As the annual family reunion approaches, the cozy chaos of cousins begins. "We are wild and fierce. We do not wait for invitations. We run through front doors, arms extended, slap dirty feet on cool linoleum, grab from plates thrust out at us -- and holler for more." Some wiggle their fannies toward distracted adults, in the cutest possible way. Splashy, rip-roaring illustrations are by David Catrow, editorial cartoonist and illustrator of more than 70 books for children.

Initial reviews are glowing, including one in The New York Times. Looks like another hit for the author, a former AADL youth librarian and storyteller. Check out Shutta's books and accomplishments on her website.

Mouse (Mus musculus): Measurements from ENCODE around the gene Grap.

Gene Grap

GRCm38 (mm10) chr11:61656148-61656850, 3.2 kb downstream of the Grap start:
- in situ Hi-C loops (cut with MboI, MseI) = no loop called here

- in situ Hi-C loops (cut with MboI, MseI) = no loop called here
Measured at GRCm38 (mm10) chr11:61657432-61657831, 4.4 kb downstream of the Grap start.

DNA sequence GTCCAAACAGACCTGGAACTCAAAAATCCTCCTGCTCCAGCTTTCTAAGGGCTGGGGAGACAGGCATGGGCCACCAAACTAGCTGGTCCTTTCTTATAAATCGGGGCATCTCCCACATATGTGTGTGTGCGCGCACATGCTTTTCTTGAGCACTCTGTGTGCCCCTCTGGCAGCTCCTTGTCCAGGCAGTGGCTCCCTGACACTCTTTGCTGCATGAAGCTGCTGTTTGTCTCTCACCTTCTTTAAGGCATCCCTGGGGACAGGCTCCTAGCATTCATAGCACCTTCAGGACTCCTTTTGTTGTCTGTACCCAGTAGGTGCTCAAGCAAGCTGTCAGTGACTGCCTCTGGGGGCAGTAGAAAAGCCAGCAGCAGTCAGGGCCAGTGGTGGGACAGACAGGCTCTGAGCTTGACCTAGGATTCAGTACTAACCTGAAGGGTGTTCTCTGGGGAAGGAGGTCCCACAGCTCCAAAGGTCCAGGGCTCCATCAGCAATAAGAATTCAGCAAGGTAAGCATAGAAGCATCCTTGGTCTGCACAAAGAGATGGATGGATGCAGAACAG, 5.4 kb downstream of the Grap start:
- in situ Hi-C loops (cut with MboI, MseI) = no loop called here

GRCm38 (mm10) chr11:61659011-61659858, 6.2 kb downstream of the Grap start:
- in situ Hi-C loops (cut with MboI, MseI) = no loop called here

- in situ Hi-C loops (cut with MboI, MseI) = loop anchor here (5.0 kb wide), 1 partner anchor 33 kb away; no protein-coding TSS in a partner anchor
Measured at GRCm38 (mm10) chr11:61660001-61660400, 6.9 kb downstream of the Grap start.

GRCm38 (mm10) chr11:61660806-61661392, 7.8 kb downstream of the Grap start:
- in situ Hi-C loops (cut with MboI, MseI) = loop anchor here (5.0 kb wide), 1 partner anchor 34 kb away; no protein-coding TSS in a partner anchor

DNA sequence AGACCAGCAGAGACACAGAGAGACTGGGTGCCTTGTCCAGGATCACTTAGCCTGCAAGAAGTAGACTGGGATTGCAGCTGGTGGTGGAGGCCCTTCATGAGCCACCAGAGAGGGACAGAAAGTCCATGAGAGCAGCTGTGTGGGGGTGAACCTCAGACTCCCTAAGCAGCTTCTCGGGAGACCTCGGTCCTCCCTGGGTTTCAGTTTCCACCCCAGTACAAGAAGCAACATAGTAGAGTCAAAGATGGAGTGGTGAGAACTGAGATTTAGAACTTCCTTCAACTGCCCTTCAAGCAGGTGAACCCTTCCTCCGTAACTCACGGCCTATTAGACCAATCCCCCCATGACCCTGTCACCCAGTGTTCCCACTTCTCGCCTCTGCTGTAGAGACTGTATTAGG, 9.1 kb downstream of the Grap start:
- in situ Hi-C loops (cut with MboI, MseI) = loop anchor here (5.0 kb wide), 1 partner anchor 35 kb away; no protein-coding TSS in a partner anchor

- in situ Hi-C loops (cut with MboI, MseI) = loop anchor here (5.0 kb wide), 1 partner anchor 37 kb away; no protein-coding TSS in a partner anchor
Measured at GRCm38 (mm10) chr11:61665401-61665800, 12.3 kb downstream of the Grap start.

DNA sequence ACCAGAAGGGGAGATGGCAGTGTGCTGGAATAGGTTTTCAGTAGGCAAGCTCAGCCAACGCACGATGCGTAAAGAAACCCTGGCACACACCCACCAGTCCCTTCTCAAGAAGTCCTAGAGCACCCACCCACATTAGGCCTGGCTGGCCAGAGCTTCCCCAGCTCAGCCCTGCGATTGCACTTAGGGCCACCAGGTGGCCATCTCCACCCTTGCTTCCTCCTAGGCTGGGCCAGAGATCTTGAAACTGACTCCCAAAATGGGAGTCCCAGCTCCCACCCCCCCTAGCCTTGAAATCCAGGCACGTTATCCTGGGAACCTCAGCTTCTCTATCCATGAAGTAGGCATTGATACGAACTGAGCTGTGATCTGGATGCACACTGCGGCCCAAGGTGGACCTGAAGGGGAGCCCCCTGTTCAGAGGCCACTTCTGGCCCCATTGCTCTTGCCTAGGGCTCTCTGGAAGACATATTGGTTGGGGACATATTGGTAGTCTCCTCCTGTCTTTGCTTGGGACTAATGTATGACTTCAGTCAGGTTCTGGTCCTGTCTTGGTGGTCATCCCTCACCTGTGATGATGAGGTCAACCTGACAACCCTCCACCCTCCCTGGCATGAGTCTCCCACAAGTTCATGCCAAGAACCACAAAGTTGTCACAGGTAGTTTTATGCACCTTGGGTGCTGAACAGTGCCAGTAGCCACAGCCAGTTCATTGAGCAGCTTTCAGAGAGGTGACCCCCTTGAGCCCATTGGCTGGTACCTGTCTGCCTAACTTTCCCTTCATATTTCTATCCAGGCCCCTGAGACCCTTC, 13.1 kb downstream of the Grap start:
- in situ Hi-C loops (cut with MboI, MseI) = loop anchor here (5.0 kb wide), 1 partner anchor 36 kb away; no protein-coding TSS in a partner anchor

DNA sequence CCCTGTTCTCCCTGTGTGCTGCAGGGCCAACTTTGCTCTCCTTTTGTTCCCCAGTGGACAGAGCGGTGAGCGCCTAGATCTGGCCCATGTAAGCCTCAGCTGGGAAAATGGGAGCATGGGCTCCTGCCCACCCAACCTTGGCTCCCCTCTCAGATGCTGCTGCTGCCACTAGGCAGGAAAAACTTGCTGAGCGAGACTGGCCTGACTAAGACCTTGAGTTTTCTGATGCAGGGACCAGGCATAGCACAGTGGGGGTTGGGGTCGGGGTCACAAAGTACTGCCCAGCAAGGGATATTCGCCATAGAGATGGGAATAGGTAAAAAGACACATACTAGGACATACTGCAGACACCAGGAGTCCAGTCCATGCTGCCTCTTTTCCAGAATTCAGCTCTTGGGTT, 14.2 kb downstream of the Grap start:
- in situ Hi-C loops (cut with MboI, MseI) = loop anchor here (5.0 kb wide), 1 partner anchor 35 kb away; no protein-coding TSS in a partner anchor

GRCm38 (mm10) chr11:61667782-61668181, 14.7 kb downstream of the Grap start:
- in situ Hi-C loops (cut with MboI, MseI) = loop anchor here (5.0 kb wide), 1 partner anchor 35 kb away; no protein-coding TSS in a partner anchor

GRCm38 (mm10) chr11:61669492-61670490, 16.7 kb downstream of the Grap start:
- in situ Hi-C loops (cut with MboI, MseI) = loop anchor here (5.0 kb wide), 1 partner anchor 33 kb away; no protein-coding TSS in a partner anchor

Best Children's Audiobook of 2013

Summer is a great time for audiobooks, whether listening to them on a family road trip or at home. If you're looking for some youth audiobooks to listen to this summer, then why not try a title from the American Library Associate's list of 2013 Notable Children's Recordings.

Artemis Fowl: The Last Guardian. 7.5hr. Grades 5 to 9.
Listeners will be immersed in a world populated with fairies, trolls, and Opal Koboi—Artemis Fowl’s archenemy. Nathaniel Parker’s energetic performance conveys the rollicking adventures listeners have come to expect from Artemis Fowl.

The Cheshire Cheese Cat: A Dickens of a Tale. 4hr. Grades 4 to 7.
Katherine Kellgren gives vivid personalities to the many voices in this lively cat and mouse tale of Dickensian England.

The False Prince. 8hr. Grades 5 to 8.
Charlie McWade makes each unique voice stand out as Sage, an orphan, competes to impersonate a prince in a subversive plot.

The Fire Chronicle. 12.5hr. Grades 4 to 8.